48-49 It seems like you are conducting a quick systematic revision. This is a rather involved task. You cannot say all these names can be or may be sivalensis. I would add a clarification that you are speculating here.
50 there is no controversy as to the prevalence of giraffids in the Siwaliks – be precise
65 what is 0.6 million year? Write a number
75 or distinct genera – very unclear – what do you mean?
95 The Natural History Museum
149-157 – very minor need to mention these observations
151 – British museum is that of archaeology in London – and Museum should be: The Natural History Museum
256 giraffines this is vague – do you mean Giraffinae?
Sir Cautley – when a person has died we remove titles – unless you are writing a historical type of text
218 – proecessus arrticularis cranialis is the only anatomical term you use. Why so fancy with this there are dozens of other characters on vertebrae that you ignore.
231- vertebrae (plural)
Capitalize: (island) - Perim Island

Reviewer 3 ·

Basic reporting

All estimates of G.sivalensis mass or length should be accompanied by confidence intervals, especially in the abstract. The estimates should also have a reference attached, with the referenced allometric equation. These are interesting findings; stating the equation used makes it much easier for the reader to follow the thought process.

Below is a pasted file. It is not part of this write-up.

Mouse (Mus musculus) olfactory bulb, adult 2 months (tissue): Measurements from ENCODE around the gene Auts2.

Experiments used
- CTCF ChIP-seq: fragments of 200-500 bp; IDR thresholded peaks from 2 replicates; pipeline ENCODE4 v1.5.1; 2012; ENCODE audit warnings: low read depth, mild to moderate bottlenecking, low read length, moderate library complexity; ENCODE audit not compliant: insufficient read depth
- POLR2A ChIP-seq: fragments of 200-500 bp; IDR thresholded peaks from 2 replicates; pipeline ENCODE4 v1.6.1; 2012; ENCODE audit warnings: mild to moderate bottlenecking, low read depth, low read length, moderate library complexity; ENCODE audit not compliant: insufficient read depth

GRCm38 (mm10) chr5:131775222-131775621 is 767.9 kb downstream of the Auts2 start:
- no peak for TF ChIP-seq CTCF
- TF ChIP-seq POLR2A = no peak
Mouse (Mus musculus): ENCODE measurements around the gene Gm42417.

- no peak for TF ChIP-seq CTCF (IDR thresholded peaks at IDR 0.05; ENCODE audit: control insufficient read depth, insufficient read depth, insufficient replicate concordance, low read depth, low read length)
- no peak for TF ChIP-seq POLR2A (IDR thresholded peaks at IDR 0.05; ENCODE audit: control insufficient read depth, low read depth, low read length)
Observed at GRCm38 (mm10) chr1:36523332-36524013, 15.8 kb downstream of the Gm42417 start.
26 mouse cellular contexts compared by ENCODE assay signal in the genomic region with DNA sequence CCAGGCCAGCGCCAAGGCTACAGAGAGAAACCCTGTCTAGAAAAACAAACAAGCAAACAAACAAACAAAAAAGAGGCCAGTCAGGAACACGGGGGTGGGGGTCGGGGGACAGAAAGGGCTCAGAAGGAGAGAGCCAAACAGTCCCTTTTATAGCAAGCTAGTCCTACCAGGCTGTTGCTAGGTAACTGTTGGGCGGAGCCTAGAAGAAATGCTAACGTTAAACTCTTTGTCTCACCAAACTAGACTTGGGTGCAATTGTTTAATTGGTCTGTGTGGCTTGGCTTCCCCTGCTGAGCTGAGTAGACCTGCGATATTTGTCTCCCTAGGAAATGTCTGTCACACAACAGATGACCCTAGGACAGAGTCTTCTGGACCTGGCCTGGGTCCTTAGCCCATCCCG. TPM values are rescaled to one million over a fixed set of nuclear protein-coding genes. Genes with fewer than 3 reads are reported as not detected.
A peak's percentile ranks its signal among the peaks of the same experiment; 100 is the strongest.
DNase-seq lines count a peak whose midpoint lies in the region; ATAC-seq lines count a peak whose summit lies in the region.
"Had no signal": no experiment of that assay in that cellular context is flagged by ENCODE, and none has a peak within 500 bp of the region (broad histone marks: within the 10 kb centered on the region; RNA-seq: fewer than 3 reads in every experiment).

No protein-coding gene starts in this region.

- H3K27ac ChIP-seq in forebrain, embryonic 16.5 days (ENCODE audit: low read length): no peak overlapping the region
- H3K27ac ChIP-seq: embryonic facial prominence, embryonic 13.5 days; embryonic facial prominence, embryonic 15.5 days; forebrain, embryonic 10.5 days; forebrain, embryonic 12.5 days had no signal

In at least two places (157 and 252), assumptions are stated, which affect the validity of applying allometric models to G.sivalensis. It would be clearer if any assumptions are explicitly stated in their own section, either in the methods or discussion. This would also allow inferences to read in a more straightforward manner (instead of having to repeatedly prefix a limitation in the same sentence as a conclusion).

Experimental design

The interspecific scaling studies referenced here are very useful papers, but they carry their limitations, which have been previously documented by others (see the discussion by Campione and Evans 2012). I recommend including and using the scaling equations from Campione’s study, as they addressed and attempted to correct for much of these limitations.

Validity of the findings

The historical account that the holotype is from ‘a very small individual’ is a significant point. Given that the mass estimate from OR39747 is one of the cornerstones of this paper, any controversy surrounding the specimen should be declared early on. Although this issue is at present addressed in the discussion, the reader should know about this apparent controversy before reading the results section. I also think that it’s worth revisiting this towards the end of the discussion, as the results suggest that the holotype does actually come from an animal which is of smaller body mass than the owner of the humeral specimens.